WASHINGTON – Every year, skilled hunters head into the woods, but they aren’t tracking deer. They’re stalking really big trees. The nation’s Big Tree Hunters – whose ranks include retired teachers and insurance agents – monitor and measure in hopes of finding new national champions in the highly competitive world of big tree hunting.
They measure trees’ height, circumference and average crown spread, and points are awarded for these dimensions, a system that determines which trees retain their top spots and which are dethroned. Winning champion trees are compiled annually in the National Register of Big Trees, organized by American Forests and sponsored by The Davey Tree Expert Co. for 22 years.
How big are these monster trees? General Sherman, a giant sequoia in California and a champ since 1940, is a whopping 274.9 feet tall and its trunk weighs nearly 1,400 tons, roughly equivalent to 15 adult blue whales.
On July 1, American Forests is launching the online 2011 National Register of Big Trees. More than 660 species will be represented, 30 more than last year, with trees in 46 states, including Alaska and the District of Columbia. Other 2011 highlights include:
- The 2011 National Register contains a total of 751 grand champion trees, including 18 new ones. Newcomers include the co-champion Osage-orange trees in Virginia and Delaware, the Rocky Mountain Douglas fir in Texas, the Virginia pine in West Virginia, and the Eastern white oak in Indiana.
- Florida reigns as the state with the most champions, 106 to be exact, and is the only state with more than 100 national champions. Other states with the most champions are: Arizona (87), Texas (86), Virginia (76) and California (72).
- 108 previous champs have been dethroned in the 2011 Register.
- Five states have no national champion trees: Hawaii, Oklahoma, Rhode Island, Wyoming, and North Dakota
- Texas and Virginia have the most new champion trees with more than 20 new additions to the list.
- Indiana has eight new champion trees, dethroning some previously popular champions such as the Eastern white oak in Virginia and the Swamp chestnut oak in Maryland.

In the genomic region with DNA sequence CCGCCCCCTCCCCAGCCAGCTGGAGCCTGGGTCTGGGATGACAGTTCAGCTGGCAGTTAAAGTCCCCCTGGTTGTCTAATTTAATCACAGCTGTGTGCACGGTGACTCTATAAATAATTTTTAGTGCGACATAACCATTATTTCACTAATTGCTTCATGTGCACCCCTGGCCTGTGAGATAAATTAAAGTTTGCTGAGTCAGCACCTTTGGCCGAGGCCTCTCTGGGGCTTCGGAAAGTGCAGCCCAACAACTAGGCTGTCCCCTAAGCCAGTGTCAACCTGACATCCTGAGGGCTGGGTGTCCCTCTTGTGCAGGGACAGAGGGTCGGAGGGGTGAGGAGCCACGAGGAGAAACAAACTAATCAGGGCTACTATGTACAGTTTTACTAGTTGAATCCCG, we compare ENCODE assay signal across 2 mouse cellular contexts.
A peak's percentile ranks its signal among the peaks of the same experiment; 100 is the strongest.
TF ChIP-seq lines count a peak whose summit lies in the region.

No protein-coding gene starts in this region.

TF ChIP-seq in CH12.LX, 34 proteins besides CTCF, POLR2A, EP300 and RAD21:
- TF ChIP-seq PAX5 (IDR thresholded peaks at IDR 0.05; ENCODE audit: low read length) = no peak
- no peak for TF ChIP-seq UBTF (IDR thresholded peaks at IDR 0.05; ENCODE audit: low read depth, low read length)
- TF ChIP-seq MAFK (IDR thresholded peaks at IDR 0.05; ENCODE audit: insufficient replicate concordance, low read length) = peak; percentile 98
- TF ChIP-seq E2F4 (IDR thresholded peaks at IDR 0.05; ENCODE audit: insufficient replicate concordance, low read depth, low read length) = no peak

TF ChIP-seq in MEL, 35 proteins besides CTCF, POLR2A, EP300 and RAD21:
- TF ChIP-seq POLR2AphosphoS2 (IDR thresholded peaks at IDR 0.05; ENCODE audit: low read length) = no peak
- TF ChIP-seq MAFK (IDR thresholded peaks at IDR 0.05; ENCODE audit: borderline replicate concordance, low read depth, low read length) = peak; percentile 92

- The Lost Monarch is located in the Grove of Titans at the Jedediah Smith Redwoods State Park in Northern California. With a total of 1290 total points and a volume of 42,500 cubic feet, it ranks as the second biggest tree on the National Register.
Since 1940, American Forests’ National Big Tree program has promoted the importance of planting and caring for trees and forests in helping to sustain the healthy ecosystems and life on earth. The program has campaigned to locate, protect, and save the biggest specimens of every native and naturalized tree species in the United States. It is a major feat for trees to survive disease and pests, the forces of nature, and mistreatment from humans, but Big Trees are universal symbols of what a tree looks like when they are properly cared for and allowed to live a full life.
Big trees are emblematic of what any tree can become if it is planted in the right place and is properly maintained. Every year, these majestic living giants are honored in the National Register of Big Trees. This year, with the support of American Forests’ long-time sponsor The Davey Tree Expert Co., the Register will be published solely online, and will feature a searchable database and interactive features to view and locate each of the champion trees.
While the nation’s most avid Big Tree hunters are equipped with hypsometers, relascopes and lasers, amateur tree hunters can get started in their own backyards with sticks and tape measures. To learn more about American Forests’ Big Tree program, including how to measure a tree and to view the 2011 National Register of Big Trees, visit www.americanforests.org/resources/bigtrees.